Red is the new black.

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Bloomberg sounded like The Gotham Gringo.

Slick Willie (Bill Clinton) came off . . . unslick.

Obama was polished, but less than authentic.

George Bush sounded like a goofball, yet oddly authentic.

Jeb Bush was impressive.

Wanna know who really spoke Spanish well?
Jackie Kennedy.

When it comes to politicians speaking Spanish, history is a mixed bolsa, to say the least. With well over 52M Hispanics in Los Estados Unidos and climbing, Republicans and Democrats alike understand the need to capture awareness and gain acceptance among this demographic.

 

With the vast majority of politicians looking like flustered high school freshman in Spanish class, why do so many attempt this phonetic feat?

 

Red is the new black.

 

(No, this isn’t a play on Red Angle, but it’s a reasonable suspicion.)

 

Red is the new black: If you’re willing to blush—to turn red—in front of those who look up to you, the reach of your leadership can grow.

 

It’s the idea that putting yourself out there—appearing vulnerable in front of workers lower on the corporate ladder—makes the you, the leader, more accessible.

 

Especially in Hispanic cultures where a significant emphasis is placed on respect for authority, leaders can greatly expand their influence by communicating with workers in their language of preference.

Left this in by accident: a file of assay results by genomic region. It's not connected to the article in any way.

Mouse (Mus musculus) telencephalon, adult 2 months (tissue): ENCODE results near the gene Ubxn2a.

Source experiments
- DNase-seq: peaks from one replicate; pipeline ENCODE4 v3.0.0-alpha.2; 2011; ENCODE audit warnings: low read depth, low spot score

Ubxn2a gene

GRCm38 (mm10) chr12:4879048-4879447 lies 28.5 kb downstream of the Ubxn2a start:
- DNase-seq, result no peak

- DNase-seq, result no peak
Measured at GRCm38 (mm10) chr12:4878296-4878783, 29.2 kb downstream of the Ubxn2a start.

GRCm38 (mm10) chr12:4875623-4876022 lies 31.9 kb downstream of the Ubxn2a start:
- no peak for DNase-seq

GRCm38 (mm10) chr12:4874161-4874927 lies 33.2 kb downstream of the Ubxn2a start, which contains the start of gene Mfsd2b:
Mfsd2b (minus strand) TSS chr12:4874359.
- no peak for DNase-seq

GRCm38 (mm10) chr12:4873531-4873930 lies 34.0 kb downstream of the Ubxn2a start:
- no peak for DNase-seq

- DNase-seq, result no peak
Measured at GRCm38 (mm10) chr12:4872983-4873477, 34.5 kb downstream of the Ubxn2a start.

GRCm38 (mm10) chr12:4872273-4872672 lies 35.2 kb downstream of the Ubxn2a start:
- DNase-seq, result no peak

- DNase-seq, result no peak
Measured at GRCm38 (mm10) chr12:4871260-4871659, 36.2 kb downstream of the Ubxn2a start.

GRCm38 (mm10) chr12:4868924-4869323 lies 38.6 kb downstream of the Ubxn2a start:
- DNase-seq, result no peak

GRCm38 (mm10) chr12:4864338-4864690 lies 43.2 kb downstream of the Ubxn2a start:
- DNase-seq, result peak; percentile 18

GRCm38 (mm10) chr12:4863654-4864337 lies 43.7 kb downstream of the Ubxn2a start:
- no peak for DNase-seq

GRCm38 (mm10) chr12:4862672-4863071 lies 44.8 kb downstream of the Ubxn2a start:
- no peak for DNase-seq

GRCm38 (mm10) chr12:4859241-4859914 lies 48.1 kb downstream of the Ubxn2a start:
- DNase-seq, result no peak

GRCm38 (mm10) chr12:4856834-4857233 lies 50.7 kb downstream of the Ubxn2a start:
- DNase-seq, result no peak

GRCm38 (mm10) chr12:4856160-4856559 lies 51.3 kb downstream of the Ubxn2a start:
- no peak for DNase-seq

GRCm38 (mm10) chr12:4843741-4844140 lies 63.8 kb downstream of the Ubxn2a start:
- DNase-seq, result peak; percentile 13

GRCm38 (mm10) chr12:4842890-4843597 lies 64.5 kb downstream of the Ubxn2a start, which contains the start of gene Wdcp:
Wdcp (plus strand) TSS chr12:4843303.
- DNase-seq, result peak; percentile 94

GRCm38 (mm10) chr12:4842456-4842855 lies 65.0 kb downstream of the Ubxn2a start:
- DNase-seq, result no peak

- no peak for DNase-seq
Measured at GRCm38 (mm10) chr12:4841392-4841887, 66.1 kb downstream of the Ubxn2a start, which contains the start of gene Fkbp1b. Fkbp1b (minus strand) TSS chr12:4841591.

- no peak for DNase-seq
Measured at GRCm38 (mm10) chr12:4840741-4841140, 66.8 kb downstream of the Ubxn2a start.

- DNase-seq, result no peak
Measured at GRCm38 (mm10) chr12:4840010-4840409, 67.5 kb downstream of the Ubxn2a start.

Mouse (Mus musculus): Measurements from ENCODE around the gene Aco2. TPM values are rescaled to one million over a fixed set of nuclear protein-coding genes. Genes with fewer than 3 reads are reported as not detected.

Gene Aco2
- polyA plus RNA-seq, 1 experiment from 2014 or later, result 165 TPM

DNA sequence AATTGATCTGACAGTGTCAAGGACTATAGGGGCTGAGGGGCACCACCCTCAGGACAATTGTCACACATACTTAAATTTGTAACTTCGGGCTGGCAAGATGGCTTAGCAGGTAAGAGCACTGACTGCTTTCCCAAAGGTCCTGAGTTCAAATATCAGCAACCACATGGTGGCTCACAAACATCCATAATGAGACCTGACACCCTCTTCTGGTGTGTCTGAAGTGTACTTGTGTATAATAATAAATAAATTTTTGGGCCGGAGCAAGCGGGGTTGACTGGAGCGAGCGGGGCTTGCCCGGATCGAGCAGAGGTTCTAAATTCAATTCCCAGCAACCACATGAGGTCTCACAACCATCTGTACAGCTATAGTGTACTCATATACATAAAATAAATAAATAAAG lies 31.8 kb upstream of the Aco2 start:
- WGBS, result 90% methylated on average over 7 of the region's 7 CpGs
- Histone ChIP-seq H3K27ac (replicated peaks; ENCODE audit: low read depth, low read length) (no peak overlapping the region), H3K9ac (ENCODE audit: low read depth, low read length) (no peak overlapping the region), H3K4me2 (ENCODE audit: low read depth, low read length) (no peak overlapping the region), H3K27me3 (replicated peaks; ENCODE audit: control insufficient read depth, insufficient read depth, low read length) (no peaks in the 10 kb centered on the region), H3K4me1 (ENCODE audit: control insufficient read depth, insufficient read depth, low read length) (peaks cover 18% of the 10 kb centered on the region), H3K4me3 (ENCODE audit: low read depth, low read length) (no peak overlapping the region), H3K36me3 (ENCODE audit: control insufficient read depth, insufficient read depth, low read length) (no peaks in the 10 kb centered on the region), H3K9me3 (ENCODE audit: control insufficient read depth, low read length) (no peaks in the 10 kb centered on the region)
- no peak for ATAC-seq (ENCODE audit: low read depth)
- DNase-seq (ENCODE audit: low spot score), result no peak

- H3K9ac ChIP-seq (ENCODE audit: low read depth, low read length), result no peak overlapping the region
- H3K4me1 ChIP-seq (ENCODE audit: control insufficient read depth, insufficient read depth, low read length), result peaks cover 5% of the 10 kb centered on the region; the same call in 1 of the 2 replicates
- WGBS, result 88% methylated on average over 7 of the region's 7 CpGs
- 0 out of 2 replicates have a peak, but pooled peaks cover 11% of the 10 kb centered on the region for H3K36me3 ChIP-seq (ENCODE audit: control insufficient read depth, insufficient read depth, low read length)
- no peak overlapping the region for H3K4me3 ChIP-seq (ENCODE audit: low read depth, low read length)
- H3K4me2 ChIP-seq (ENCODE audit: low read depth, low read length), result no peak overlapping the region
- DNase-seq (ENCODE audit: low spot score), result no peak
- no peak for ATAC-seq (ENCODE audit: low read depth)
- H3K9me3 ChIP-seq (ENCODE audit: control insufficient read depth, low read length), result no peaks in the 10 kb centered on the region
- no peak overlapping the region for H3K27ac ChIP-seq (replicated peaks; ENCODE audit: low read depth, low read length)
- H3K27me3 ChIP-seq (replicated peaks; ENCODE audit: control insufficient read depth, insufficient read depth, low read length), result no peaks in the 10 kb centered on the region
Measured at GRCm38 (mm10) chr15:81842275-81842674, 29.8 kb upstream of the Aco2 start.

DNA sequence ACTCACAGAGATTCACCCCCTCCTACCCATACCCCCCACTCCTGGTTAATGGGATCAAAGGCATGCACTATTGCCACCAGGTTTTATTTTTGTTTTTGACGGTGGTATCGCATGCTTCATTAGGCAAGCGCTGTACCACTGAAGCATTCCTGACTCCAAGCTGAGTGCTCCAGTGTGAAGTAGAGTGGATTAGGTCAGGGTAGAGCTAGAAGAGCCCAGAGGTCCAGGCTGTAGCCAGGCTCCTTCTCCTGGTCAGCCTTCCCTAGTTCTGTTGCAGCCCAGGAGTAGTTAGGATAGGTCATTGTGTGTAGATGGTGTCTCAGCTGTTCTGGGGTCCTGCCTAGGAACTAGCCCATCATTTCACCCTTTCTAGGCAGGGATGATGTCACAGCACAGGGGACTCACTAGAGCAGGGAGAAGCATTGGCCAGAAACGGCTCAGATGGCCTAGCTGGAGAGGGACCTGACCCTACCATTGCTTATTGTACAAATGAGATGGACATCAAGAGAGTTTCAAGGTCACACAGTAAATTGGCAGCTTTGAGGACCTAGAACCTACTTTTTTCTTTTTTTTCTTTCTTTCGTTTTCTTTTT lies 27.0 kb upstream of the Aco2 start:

Now, just as reciting a few teleprompter paragraphs in Spanish alone won’t win millions of votes, it won’t turn some dirtbag CEO into the Hombre of the Year either.

 

However, when the average CEO earns 331 times as much as the average worker in the U.S., making an effort to connect to Hispanic workers doesn’t hurt.

 

Red is the new black: don’t be afraid to blush in front of the workers that ultimately make you successful.
At Red Angle, my message is simple: Quit taking yourself so seriously.

Have some fun.

 

Understand Hispanics will be impressed if you meet them halfway across the language gap. It will increase their awareness immediately by witnessing a gringo líder doing something . . . muy diferente.

 
A president of a billion dollar construction firm recently completed the Red Angle Safety Spanish program. He shared with me this win:

When visiting one of our newest job sites, I walked up to a group of Spanish-speaking craftspeople whom I had never met. It was a great chance to thank them for joining us and allowing them the chance to see that the President of the company was spending time to visit with them. They were bilingual and I took the chance to tell them that I was a student of Spanish and shared my Safety Spanish learnings. They had fun with me and joked that “El Jefe” needed it for trips to Cancun! Everybody laughed and cut up and it made for a great employee “engagement victory.”

 
Red is the new black: Being vulnerable at times, blushing in front of your underlings—turning red—doesn’t diminish your power. Just the opposite; it makes you more relatable. More dynamic. More . . . diferente.

 

So study up on the performances of George, Bloomie, Big Slick, and B.O.—they are no more fluent than you are. They must be doing it for other reasons.

 

Red is the new black.

 

So . . . ándale.
Go blush yourself.

 

 

Bradley Hartmann is founder and El Presidente at Red Angle (www.redanglespanish.com), a training and consulting firm bridging the English-Spanish language gap in the construction industry.    

If you enjoyed this post and would be interested in other related content, subscribe to our monthly Newsletter – the Red Angle Revista. Once a month, no fluff, no sales pitches. Just ideas and language skills to help you run a better job.

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Categories: Construction Spanish, Jobsite Leadership

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